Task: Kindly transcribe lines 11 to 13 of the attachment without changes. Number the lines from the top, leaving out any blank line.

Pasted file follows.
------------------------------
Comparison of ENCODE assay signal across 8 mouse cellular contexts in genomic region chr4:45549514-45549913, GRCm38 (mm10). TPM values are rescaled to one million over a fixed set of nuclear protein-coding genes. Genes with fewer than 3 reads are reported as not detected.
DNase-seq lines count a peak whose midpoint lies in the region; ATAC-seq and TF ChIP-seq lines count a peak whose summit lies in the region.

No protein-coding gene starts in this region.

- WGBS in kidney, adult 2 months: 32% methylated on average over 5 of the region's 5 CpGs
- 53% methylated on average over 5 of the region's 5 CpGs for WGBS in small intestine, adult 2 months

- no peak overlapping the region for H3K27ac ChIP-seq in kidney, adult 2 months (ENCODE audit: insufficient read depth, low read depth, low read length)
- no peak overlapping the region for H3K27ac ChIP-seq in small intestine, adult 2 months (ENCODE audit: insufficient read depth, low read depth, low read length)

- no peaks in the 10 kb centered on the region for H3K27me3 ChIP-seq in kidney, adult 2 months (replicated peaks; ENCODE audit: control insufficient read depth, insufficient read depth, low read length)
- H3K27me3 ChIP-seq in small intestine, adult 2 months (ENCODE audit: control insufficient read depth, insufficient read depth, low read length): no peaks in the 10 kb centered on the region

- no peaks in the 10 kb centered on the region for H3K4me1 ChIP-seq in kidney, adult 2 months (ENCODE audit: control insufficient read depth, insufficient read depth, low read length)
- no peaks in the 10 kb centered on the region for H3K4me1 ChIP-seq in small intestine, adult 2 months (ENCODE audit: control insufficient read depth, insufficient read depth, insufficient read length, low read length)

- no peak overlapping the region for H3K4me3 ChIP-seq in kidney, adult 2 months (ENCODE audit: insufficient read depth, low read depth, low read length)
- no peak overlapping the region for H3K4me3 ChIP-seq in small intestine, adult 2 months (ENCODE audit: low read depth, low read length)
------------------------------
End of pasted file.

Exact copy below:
- no peaks in the 10 kb centered on the region for H3K4me1 ChIP-seq in small intestine, adult 2 months (ENCODE audit: control insufficient read depth, insufficient read depth, insufficient read length, low read length)

- no peak overlapping the region for H3K4me3 ChIP-seq in kidney, adult 2 months (ENCODE audit: insufficient read depth, low read depth, low read length)
- no peak overlapping the region for H3K4me3 ChIP-seq in small intestine, adult 2 months (ENCODE audit: low read depth, low read length)